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dc.contributor.authorCairns, Johnen_US
dc.date.accessioned2014-01-23T02:36:26Z
dc.date.available2014-01-23T02:36:26Z
dc.date.issued2009
dc.identifier.urihttp://hdl.handle.net/10919/25009
dc.description.abstractEarth is changing rapidly to a hostile, alien planet. Humankind is using natural resources over 30% faster than Earth can regenerate them, and 215,000 more individuals are added to the global population every day. Species are being driven to extinction at a rate unprecedented in human history, and, yet, no real sense of urgency has emerged. Plans are made to take remedial measures by 2025 or 2050 or some other future date, as if no climate, food, energy, or population crises exist. Still, the outdated mindset and inappropriate use of resources continue. Sequestered carbon in fossil fuel safely underground is brought to the surface and burned, increasing global greenhouse gas emissions. These activities are suicidal and are not the path to achieving a global system favorable to human occupancy for many generations.en_US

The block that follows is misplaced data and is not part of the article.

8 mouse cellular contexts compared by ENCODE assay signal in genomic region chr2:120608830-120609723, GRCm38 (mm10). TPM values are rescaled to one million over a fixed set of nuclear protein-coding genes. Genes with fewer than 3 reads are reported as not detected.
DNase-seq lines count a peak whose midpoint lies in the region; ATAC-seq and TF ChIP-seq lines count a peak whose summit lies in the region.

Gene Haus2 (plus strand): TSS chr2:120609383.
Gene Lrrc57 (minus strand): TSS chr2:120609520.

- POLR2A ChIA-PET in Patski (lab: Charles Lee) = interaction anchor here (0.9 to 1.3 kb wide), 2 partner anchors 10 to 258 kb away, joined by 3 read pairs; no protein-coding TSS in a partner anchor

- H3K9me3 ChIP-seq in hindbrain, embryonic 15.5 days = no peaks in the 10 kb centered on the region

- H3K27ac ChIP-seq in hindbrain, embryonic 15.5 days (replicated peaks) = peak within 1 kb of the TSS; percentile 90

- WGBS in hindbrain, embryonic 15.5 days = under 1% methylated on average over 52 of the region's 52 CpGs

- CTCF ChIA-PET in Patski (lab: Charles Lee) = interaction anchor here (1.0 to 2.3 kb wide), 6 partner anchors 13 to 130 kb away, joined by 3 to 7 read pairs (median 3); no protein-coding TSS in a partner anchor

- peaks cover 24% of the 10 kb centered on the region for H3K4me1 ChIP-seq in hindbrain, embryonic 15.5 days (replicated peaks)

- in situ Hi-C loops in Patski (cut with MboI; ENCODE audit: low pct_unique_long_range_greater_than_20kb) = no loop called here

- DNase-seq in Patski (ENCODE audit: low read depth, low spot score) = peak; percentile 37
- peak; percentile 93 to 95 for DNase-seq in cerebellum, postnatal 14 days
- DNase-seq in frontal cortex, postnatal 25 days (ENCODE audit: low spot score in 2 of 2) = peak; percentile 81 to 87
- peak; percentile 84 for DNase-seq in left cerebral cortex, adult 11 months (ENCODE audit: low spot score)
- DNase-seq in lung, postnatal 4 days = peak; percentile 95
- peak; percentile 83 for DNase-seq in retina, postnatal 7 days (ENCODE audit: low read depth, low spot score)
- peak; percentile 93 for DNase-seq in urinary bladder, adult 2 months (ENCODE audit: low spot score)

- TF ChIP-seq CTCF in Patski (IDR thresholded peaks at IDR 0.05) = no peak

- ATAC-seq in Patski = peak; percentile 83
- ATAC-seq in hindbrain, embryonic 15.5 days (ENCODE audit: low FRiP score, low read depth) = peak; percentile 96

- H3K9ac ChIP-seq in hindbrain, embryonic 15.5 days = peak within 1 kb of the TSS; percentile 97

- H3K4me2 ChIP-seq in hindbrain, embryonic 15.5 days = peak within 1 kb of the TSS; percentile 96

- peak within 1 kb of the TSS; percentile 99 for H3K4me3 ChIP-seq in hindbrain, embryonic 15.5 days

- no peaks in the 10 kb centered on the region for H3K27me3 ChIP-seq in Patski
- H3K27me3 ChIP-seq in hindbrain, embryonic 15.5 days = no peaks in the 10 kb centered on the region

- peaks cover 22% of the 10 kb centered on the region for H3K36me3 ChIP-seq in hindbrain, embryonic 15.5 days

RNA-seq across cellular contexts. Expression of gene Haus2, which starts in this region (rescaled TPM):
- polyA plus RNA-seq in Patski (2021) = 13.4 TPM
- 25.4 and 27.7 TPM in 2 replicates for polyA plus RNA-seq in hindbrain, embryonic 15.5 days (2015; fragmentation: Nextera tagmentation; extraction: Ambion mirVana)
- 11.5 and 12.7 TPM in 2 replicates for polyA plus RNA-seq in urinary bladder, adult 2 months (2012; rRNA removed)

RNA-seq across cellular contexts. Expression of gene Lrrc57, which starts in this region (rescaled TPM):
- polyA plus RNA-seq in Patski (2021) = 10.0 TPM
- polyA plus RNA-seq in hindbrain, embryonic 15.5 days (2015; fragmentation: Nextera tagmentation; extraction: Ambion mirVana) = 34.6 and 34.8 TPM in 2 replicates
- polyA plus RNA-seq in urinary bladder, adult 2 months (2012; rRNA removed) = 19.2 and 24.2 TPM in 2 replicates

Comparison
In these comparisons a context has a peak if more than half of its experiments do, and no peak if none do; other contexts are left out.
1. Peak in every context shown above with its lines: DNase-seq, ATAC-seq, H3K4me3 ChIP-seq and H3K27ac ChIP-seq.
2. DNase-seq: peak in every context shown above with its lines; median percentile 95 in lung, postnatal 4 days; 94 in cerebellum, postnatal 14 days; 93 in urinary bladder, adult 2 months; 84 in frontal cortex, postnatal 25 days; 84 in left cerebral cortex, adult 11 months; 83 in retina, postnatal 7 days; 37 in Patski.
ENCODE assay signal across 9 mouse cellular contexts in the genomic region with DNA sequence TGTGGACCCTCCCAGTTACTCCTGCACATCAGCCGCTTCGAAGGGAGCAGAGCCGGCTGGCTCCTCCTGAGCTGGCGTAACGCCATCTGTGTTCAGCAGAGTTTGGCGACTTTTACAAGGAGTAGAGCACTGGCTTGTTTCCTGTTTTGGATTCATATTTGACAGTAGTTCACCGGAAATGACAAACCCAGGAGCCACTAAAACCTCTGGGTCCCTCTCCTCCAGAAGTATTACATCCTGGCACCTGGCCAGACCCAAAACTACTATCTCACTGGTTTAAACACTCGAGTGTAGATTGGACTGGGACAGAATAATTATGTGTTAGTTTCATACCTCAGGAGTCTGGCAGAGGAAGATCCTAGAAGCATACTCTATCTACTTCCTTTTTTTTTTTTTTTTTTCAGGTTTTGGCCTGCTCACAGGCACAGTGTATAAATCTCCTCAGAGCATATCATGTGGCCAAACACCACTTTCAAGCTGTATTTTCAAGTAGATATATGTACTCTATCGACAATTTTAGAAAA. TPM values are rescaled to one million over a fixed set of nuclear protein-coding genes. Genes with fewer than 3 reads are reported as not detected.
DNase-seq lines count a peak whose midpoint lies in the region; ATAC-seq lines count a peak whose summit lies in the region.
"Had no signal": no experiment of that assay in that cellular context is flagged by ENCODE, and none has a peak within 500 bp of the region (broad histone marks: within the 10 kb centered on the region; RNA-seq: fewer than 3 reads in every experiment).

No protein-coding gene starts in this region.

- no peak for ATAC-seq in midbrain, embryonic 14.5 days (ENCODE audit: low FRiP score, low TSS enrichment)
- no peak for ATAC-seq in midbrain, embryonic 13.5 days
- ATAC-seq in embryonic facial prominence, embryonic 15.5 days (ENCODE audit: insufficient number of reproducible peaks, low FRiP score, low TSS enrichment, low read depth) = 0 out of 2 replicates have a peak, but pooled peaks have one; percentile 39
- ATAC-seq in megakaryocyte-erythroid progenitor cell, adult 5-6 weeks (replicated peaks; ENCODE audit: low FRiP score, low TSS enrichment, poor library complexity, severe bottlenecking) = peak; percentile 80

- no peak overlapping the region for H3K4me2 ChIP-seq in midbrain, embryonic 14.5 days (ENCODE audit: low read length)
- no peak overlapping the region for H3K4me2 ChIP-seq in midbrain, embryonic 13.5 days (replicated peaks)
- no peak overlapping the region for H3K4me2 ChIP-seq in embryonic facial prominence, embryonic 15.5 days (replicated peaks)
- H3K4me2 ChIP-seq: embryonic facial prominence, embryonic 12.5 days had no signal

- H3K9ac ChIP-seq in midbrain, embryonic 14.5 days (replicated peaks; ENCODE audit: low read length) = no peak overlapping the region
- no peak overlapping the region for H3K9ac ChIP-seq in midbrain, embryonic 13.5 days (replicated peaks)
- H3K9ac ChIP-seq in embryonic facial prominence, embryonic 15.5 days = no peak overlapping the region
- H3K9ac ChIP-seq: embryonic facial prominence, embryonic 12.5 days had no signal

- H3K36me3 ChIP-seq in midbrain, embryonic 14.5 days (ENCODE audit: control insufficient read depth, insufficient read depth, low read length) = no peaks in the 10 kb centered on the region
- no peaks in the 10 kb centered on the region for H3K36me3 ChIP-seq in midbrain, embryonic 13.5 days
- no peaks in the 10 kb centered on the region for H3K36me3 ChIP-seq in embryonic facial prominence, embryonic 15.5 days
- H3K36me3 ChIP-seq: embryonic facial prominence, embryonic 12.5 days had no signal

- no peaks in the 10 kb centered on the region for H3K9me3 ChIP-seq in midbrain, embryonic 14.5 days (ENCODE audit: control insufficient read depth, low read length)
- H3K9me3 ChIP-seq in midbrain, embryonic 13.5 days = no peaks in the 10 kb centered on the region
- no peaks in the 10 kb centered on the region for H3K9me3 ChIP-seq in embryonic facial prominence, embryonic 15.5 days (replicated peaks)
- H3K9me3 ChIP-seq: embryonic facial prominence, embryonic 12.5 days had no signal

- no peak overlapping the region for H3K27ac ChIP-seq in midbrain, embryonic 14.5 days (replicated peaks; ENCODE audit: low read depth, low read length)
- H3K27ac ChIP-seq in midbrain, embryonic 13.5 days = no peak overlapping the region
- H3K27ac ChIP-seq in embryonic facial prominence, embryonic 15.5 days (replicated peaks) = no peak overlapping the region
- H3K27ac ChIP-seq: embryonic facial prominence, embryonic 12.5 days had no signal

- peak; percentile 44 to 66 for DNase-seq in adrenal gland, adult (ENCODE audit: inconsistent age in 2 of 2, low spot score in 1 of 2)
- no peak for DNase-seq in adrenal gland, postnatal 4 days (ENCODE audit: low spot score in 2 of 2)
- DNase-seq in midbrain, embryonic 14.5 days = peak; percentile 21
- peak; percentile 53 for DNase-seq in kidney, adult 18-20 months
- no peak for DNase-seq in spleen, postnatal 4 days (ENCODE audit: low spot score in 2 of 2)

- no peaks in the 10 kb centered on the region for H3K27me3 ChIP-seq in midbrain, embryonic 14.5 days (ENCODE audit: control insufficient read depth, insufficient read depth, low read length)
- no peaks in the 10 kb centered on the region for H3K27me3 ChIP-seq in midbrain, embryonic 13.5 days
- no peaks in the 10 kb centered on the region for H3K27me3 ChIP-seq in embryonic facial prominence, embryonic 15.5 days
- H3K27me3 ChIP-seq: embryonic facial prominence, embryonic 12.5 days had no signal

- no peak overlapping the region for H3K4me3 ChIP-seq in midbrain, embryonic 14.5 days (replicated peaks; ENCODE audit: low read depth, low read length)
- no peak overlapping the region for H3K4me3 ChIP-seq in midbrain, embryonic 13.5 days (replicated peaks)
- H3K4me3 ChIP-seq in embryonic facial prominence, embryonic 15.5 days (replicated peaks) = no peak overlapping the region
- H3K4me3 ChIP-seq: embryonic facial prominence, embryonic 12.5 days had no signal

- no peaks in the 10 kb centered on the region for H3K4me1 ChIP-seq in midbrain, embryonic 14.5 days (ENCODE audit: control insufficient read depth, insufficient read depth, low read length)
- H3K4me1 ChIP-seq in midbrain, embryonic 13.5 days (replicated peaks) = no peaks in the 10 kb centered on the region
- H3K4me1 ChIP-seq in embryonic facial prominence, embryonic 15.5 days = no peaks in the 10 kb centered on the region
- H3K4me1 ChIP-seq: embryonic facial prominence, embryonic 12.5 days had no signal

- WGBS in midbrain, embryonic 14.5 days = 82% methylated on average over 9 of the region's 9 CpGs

dc.language.isoen_USen_US
dc.publisherAsian Journal of Experimental Sciencesen_US
dc.subjectcarrying capacity| ecolate perspectiveen_US
dc.subjectglobal food shortageen_US
dc.subjectexponential population growthen_US
dc.subjectassimilative capacityen_US
dc.subjectcivilization collapseen_US
dc.titleTribal to Global: Can Humankind Make the Transition in Timeen_US
dc.typeArticleen_US
dc.identifier.urlhttp://www.johncairns.net/Papers/Tribal%20to%20Global.pdfen_US


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